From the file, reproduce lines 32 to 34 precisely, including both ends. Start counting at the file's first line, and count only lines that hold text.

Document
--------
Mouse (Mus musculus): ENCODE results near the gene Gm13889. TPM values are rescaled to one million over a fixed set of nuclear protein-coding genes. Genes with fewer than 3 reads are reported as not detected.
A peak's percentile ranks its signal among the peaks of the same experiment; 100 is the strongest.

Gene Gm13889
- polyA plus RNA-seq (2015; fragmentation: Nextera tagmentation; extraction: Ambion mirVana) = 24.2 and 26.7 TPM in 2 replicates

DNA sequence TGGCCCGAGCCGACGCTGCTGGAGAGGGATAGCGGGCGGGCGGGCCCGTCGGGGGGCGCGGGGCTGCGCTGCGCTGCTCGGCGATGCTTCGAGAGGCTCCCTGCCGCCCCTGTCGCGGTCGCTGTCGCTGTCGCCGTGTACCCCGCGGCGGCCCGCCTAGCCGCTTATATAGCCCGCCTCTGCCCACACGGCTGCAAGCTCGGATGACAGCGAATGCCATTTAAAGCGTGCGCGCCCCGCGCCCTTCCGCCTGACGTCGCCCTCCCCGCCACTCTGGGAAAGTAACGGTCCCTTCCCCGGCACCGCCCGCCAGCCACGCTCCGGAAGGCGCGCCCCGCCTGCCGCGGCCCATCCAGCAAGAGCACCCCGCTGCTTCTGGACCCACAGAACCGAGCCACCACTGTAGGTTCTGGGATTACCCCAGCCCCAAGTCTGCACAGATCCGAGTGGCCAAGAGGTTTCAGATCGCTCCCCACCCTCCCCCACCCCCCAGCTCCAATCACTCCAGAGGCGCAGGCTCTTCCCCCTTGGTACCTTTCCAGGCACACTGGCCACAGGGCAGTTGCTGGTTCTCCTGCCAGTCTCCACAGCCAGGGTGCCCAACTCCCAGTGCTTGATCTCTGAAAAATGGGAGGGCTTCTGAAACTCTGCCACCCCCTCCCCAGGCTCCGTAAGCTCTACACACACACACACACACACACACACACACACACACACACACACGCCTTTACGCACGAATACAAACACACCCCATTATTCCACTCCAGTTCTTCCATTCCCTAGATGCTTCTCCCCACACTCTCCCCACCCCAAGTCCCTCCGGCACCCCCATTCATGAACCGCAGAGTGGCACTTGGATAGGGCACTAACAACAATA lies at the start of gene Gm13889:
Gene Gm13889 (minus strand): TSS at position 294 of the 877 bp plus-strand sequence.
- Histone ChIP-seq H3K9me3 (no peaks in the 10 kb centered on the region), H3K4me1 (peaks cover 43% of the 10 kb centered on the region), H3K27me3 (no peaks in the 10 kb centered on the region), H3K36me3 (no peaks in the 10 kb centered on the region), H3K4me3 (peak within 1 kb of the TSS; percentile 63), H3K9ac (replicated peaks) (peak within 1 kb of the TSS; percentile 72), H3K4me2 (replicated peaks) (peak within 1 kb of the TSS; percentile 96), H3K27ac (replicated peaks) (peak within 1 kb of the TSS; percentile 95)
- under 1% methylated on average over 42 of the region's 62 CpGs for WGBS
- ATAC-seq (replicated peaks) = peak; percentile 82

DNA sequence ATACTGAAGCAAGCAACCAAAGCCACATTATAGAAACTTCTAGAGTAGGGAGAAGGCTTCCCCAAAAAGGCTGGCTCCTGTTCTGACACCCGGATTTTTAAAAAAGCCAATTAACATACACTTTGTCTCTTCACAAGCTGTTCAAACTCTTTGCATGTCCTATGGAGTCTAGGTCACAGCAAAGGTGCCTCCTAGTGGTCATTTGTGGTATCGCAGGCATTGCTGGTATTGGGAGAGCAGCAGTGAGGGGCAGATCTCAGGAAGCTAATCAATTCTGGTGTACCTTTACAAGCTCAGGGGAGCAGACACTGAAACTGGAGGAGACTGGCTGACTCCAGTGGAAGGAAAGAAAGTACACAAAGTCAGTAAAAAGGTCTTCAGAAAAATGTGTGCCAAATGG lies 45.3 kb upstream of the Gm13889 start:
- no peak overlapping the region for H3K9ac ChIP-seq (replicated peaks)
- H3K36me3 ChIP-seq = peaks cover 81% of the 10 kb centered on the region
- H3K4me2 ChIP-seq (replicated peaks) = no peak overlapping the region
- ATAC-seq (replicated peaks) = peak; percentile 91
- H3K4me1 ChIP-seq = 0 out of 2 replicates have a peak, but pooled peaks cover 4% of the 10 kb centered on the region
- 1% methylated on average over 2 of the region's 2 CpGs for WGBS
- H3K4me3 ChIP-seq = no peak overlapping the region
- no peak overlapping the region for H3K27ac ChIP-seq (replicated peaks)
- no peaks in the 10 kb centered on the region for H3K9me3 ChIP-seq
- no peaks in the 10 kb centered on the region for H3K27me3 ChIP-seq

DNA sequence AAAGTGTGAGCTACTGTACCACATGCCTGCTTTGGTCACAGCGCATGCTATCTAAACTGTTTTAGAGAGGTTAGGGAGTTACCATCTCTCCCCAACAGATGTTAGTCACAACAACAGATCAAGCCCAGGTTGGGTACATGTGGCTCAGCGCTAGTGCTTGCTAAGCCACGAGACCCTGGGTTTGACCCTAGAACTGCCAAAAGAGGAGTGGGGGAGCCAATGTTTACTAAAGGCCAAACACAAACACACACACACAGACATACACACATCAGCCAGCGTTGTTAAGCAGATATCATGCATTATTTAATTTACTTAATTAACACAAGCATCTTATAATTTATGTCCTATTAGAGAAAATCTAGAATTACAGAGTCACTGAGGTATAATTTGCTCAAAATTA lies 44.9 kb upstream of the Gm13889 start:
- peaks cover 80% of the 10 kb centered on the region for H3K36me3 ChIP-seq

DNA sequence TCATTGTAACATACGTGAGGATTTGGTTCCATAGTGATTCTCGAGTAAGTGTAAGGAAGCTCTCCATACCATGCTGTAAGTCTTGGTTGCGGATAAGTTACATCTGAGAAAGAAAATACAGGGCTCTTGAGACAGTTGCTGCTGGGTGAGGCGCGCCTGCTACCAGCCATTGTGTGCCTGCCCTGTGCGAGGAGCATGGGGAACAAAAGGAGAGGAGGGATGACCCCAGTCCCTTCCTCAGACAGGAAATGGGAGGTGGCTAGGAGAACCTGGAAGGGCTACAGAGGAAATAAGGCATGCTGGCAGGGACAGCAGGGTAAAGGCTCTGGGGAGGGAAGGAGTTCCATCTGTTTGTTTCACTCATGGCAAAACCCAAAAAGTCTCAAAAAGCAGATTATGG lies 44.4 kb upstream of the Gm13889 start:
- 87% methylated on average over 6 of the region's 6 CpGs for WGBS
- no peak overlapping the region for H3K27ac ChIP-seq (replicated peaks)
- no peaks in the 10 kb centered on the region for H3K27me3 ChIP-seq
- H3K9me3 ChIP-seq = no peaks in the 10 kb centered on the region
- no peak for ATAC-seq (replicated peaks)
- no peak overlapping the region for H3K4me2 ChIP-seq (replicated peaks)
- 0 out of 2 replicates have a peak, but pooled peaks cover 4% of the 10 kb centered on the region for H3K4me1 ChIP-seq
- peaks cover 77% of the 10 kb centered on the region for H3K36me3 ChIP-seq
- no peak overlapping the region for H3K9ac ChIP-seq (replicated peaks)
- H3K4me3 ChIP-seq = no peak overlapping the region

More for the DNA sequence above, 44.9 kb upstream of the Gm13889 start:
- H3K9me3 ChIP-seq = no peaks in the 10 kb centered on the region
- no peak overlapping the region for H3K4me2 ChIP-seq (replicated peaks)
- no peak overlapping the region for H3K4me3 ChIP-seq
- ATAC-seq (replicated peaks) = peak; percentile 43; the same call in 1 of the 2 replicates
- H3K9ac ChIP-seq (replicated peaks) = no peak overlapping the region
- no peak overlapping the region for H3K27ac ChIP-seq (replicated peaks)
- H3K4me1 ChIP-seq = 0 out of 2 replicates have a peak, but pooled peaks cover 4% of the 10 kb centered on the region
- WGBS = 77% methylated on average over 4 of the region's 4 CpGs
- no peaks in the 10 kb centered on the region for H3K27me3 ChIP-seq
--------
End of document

- no peak overlapping the region for H3K9ac ChIP-seq (replicated peaks)
- H3K4me3 ChIP-seq = no peak overlapping the region

More for the DNA sequence above, 44.9 kb upstream of the Gm13889 start: